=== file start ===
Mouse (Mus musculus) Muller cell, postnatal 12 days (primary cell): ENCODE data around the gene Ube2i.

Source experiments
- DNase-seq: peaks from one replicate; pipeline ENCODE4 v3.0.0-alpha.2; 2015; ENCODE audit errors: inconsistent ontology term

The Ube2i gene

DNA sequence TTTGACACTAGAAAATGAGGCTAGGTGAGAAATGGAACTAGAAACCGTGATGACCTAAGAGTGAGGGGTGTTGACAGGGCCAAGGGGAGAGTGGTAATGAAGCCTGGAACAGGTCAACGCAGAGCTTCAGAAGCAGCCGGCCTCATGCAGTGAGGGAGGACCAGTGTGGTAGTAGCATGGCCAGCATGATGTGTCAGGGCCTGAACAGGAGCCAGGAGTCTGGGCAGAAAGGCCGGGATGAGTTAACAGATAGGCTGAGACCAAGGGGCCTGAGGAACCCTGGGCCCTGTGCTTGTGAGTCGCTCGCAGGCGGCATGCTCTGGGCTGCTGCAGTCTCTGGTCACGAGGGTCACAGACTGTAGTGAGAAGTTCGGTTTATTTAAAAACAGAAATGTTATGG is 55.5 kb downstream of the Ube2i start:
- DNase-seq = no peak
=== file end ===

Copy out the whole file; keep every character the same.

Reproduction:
Mouse (Mus musculus) Muller cell, postnatal 12 days (primary cell): ENCODE data around the gene Ube2i.

Source experiments
- DNase-seq: peaks from one replicate; pipeline ENCODE4 v3.0.0-alpha.2; 2015; ENCODE audit errors: inconsistent ontology term

The Ube2i gene

DNA sequence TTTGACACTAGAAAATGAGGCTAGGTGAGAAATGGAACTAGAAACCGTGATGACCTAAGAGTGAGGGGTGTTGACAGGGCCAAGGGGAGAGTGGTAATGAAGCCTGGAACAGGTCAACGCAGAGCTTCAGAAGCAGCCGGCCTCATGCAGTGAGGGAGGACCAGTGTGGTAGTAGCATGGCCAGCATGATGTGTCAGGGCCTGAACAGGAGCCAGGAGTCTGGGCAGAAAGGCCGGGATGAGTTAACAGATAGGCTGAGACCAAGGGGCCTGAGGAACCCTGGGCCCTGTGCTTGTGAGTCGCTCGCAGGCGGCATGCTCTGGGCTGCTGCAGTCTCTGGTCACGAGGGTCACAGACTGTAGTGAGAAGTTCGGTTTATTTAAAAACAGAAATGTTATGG is 55.5 kb downstream of the Ube2i start:
- DNase-seq = no peak